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It’s Raining, It’s Pouring

I woke up early this morning to a powerful thunderstorm. There are times when it is very clear to me that we’re mere mortals on this earth, and big storms like this bring on that feeling.

Flowers from JuneThe ground has been parched. Our new rhubarb plant has been growing in spite of it all. However, the one lone perennial that made it through the winter in my new sunshine-flowerbed I attempted last year was starting to have tired and droopy leaves. I just ran out to the car during a lull in the rain and those leaves are happy again.

It’s amusing to me that this somewhat reluctant gardener spent hours planting and watering last year… six different types of plants transplanted from June’s garden (see photo from last year)… yet the one plant that returned this spring was a “volunteer,” a plant that came along for the ride though unintended. It’s a beautiful thing, dark green leaves with light purple flowers, about knee high. But it grows alone in the back yard, looking like a weed because it is solitary.

I did truly enjoy the plants last year, but it’s amusing that June gifted them to me because they were just sure to come back with little fuss. Our soil is just not good for most plants, I think. The house is old enough that this part of the yard was a dump/burning pit at one point (this house once had a cistern, a coal bin and an outhouse, and may have been the only house on the block for perhaps 20 years). When we dig to plant things, we are always finding broken dishes and bottles. It must be too forbidding for many plants.

The Fabulous HeftonesI hope next year I’ll give myself some time in the spring to do a bit of planting. Or maybe in the fall we will plant daylilies, which thrive in the sunny spots of this yard. I’m all for giving in to what works. Our front yard is all shade, and we have hostas and coral bells. The sunny spots love peonies and lilies. Now if I can find a few more things, that will bloom late summer and be happy in sun and poor soil, and I’ll be good. I usually try one new thing each year. I guess this year it was rhubarb.

But back to the rain… I think it’s good to reflect on the impermanence of it all if we don’t stay stuck there. After all, isn’t it the fragility of life that makes the sweet times that much sweeter? And when it pours in absolute buckets, are we not forced to stay inside, stay still, and do something different, perhaps? It is my tendency to go “running errands” and get stuck talking with someone. Yesterday I did that, both at Threadbear and Rae’s shop, and by the time I got home it was Habibi Dancers’ rehearsal time, so I didn’t get time in the studio. But today it pours buckets. And today I’ll stay in and work with polymer clay.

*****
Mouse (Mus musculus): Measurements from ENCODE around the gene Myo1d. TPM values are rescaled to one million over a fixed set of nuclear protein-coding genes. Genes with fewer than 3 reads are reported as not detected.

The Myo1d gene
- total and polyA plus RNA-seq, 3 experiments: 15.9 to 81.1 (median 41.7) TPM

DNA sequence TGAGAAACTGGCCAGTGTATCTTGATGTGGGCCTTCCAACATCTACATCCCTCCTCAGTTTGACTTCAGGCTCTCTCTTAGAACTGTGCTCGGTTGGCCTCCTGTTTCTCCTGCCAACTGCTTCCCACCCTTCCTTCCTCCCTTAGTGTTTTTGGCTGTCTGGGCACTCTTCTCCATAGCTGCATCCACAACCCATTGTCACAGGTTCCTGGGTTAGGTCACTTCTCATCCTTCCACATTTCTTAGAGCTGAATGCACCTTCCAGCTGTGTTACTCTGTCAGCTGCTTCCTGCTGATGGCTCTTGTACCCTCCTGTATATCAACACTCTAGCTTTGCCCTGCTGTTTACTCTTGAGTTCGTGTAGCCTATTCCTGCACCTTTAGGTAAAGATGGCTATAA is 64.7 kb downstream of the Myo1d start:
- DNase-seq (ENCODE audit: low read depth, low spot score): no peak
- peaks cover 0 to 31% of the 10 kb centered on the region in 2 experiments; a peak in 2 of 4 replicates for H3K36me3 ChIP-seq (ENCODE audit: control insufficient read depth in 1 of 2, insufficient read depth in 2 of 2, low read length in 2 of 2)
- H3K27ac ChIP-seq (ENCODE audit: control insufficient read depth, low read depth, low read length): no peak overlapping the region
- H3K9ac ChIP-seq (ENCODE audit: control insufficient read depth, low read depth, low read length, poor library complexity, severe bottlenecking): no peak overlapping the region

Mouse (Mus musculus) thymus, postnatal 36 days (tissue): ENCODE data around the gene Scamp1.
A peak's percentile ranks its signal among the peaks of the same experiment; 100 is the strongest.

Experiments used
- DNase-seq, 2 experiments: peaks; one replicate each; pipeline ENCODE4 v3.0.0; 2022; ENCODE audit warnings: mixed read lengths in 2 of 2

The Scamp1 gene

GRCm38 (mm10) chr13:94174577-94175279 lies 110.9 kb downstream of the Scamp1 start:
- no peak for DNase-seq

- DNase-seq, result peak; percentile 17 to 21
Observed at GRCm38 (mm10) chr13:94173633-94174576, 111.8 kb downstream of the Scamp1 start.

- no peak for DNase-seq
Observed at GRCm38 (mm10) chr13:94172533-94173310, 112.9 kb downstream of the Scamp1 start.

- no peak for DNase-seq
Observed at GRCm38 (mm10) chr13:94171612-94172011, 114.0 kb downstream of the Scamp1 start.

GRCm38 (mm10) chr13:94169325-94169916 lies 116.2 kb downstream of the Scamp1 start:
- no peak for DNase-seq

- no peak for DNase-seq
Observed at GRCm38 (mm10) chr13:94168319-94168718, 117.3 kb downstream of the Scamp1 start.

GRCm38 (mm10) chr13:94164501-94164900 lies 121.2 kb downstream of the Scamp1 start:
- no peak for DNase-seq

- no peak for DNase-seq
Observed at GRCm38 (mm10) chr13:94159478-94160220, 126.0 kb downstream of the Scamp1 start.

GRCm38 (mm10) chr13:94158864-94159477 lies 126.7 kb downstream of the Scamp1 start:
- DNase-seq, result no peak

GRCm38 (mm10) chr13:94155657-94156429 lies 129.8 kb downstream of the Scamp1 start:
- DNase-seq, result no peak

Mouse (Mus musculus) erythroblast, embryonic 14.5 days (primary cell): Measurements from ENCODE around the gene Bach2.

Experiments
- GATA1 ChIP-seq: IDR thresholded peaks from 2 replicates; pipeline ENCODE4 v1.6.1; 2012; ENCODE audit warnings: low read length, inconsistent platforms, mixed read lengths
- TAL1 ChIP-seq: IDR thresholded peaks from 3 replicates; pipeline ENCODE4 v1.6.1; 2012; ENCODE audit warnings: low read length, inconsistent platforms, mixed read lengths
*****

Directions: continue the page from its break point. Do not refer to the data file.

Brian and I will be singing this weekend as The Fabulous Heftones (photo above left from Oct. 2005/Indianapolis). The show is at the Nature Center in Kalamazoo/Coopers Glen Festival this Saturday 8/26 at 5:45pm. I’m inspired to get out the polymer clay and make a few Hershberger Art Kazoos for the occasion. I have one left from New York Ukefest, and since folks call Kalamazoo by the nickname Kazoo, I somehow feel I need to bring a few along with our CDs to sell.Hershberger Art Kazoo by LynnH

It’s interesting, every time I sit down to make these they have a different look. Most of the ones on my (very old) polymer clay website were textured, with slices of polymer motifs on the surface. Now I’m more inclined to make them with the motifs as almost a “fabric” which upholsters the kazoo. The one shown here has dots which are part of the fabric/surface and checkerboards sitting on top for texture. Even my colors change from session to session.

The rain today will hopefully encourage me to stay put in the house, sit down at the polymer clay table and work sitting still. I’m not so good at sitting unless it’s at the computer. Even knitting only holds my attention for not so long on a typical day. But I’ll put on some music (Annette Hanshaw, early jazz singer from about 1925-1929, I’m hooked) and I’ll see what I can do.

Meanwhile, here’s a poem about rain that I never tire of:

©1966 by Adrian Keith Smith
Age 4
New Zealand

From the Book:
Miracles, Poems by children of the English-speaking world
Collected by Richard Lewis
Simon and Schuster, 1966

The rain screws up its face

and falls to bits.

Then it makes itself again.

Only the rain can make itself again.

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